Poor people are simply poor, but you have to be able to afford understatement. In this respect, thanks go to the actor Lars Eidinger: he managed to re-emphasize the term in text and image, as presumption of poverty by people who are not entitled to poverty because they are the opposite of poor. It becomes clear that understatement was always more difficult than its completely respectful use for inconspicuous and withdrawn super-rich people (for example, the Aldi founders Karl and Theo Albrecht) hinted up to this point.
Together with the designer Philipp Bree, Eidinger has designed a bag, the design of which is based on the iconic Aldi Nord bag design by Günter Fruhtrunk. But: muted colors, high-quality leather, limited edition, 550 euros. To this end, Eidinger had photos of himself taken in pseudo-precarious poses, including homeless people sleeping in front of the night camp, and gave the Tagesspiegel an interview with Bree in which he said sentences like this: "If I'm honest with myself, I'll take a bag. That found I've always had an attractive aesthetic and I like this understatement. " You can imagine what is currently on Twitterlos.
The question is, of course, natural whether one can exonerate Eidinger from the charge of decadent thoughtlessness or thoughtless decadence, which lies in the exploitation and aestheticization of other people's misery. Ultimately, one might argue with the art character, with the fact that its action - quite provocatively - raises questions about poverty and wealth, and how independently they come together in the big city. The designer as an artist, therefore, who makes himself part of a larger context of interpretation. That would suit jazu Eidinger's original professional actor.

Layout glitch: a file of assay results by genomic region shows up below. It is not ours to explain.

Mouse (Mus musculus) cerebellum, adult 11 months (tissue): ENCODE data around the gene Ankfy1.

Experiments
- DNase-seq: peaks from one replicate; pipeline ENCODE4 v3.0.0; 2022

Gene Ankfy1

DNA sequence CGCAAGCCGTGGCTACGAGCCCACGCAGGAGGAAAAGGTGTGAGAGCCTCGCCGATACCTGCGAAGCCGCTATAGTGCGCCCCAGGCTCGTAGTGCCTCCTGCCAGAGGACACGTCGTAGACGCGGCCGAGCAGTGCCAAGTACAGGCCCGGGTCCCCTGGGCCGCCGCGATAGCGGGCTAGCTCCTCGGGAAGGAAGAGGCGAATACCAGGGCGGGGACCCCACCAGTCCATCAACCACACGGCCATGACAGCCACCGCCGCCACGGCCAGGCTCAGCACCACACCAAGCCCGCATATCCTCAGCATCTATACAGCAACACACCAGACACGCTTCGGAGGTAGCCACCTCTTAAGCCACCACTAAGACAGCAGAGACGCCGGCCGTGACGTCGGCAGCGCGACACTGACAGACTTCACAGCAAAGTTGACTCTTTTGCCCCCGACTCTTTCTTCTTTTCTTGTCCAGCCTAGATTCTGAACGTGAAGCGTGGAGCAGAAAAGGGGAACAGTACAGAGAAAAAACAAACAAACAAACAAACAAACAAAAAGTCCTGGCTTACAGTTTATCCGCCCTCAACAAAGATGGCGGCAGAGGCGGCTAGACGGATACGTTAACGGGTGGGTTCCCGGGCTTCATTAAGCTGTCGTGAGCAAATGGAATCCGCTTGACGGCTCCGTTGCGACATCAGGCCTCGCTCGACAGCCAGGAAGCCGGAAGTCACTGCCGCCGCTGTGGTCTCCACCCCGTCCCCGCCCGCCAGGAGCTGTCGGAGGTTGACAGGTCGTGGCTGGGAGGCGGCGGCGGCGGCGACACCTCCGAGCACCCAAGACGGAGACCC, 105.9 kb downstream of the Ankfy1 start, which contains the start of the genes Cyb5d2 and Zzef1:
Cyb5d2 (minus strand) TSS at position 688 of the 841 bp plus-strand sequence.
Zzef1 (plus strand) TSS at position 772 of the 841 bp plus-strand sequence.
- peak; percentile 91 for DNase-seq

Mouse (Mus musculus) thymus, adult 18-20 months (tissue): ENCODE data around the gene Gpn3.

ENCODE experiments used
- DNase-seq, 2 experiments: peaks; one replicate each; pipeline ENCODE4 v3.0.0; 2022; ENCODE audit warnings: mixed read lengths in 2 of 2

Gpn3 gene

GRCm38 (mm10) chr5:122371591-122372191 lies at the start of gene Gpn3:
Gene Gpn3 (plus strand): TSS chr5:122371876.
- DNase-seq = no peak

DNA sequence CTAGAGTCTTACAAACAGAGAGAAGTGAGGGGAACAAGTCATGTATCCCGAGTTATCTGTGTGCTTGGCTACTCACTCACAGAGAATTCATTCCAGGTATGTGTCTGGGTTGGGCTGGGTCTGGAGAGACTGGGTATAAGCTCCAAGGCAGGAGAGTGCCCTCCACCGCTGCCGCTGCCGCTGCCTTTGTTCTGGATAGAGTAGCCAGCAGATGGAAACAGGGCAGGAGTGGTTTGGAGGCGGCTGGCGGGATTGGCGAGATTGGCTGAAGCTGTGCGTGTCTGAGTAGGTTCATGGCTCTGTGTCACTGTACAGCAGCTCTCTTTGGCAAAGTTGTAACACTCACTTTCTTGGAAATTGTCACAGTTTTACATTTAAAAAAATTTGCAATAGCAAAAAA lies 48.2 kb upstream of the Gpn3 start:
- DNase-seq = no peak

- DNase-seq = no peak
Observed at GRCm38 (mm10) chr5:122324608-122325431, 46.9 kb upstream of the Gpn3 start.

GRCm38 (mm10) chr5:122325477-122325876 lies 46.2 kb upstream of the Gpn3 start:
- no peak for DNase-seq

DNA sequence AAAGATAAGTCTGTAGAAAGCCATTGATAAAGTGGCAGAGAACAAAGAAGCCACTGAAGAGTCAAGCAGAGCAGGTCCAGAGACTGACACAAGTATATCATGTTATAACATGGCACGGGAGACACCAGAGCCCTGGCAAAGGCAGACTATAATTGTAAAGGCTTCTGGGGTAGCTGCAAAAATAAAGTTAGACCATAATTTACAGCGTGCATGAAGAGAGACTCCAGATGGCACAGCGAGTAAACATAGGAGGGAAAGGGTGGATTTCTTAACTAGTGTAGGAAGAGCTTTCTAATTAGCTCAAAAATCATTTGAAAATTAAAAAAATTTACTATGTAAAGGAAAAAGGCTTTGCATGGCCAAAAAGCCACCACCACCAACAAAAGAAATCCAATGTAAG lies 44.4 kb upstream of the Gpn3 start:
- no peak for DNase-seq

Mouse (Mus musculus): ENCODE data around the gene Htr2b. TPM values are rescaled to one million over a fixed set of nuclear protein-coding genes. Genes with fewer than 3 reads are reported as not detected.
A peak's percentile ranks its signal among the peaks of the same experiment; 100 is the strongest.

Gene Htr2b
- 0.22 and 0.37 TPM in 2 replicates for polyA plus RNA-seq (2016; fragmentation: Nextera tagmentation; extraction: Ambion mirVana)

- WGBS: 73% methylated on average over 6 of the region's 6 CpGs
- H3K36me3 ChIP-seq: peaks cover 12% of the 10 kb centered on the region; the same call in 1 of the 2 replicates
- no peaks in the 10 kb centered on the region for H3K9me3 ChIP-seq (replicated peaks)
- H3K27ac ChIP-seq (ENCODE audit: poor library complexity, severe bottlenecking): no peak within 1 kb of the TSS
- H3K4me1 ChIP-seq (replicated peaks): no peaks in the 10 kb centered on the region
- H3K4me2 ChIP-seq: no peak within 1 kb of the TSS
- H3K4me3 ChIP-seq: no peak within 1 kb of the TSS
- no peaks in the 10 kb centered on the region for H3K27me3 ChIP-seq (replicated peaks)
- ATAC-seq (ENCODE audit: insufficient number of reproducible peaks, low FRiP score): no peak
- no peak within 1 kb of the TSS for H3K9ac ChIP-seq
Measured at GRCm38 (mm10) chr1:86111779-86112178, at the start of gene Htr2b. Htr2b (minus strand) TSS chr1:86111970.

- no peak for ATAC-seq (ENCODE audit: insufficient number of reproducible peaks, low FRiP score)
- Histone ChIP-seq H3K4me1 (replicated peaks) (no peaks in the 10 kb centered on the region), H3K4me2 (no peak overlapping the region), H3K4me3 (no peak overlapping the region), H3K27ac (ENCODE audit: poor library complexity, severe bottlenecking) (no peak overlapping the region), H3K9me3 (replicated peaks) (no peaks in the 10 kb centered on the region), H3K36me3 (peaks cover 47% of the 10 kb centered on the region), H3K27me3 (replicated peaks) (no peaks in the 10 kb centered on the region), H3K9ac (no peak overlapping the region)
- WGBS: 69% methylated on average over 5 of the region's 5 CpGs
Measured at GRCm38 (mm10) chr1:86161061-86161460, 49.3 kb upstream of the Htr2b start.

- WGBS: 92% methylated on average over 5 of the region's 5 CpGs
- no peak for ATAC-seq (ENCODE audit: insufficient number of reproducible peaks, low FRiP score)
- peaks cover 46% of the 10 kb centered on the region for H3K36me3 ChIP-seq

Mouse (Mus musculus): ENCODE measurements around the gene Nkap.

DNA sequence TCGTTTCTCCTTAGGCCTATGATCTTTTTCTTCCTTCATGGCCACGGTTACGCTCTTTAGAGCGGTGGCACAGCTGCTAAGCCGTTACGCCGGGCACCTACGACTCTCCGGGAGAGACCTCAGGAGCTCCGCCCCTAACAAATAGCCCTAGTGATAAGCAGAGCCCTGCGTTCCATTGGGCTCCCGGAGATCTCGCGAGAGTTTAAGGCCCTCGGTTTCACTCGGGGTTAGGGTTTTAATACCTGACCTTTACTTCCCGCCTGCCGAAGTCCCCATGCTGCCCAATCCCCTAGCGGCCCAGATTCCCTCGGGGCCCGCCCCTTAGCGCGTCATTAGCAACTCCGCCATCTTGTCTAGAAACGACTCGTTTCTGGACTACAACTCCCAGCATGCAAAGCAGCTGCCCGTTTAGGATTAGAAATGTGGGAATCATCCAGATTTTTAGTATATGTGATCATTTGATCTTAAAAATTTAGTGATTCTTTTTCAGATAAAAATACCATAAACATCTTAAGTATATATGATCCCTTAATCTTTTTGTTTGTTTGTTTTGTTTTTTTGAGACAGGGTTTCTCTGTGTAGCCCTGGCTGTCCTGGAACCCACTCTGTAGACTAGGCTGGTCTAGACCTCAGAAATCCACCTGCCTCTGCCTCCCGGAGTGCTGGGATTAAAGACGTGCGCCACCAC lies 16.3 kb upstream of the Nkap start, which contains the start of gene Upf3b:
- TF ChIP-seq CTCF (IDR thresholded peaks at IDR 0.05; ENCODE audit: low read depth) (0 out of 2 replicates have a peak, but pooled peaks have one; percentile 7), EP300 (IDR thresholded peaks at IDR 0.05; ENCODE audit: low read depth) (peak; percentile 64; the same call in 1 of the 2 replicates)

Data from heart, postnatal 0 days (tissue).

The answer, of course, is: No way! A design object is not art as it should be, it carries its skin to the market and receives a commodity value there (and not through the detour of the art market), so it is neither monadic-autonomous nor negative against the context of identification in this world earning money with his bag in the first place, and if he doesn't want to do it, it's actually all the worse, because then he only creates this cynical unworthiness out of boredom or a provocative desire or - as the interview quoted above suggests - out of lack of care. A bit angular alienation of a commodity associated with rather meager material living conditions is valued here higher than moral-empathic residual integrity. It's bad.
Of course, none of this is great for excitement, because of course that is also true: Eidinger only emphasizes the inequality and injustice of this world, they create completely different ones - those that, like the Aldi founders, usually avoid any proximity to the indirect victims of their profit-maximizing business practices. But you can think about what better art would be with Aldi bags.
Maybe it would be nice, instead of selling 250 luxury Aldi bags with homeless support, to simply lead a corona of 250 homeless people into the Adlon foyer with normal Aldi bags. Or, even simpler, to give away the luxury bags to homeless people (which, by the way, are very beautiful, according to the early morning model). A good product has proven itself in wind and weather. What, cynical? Well, Lars Eidinger started.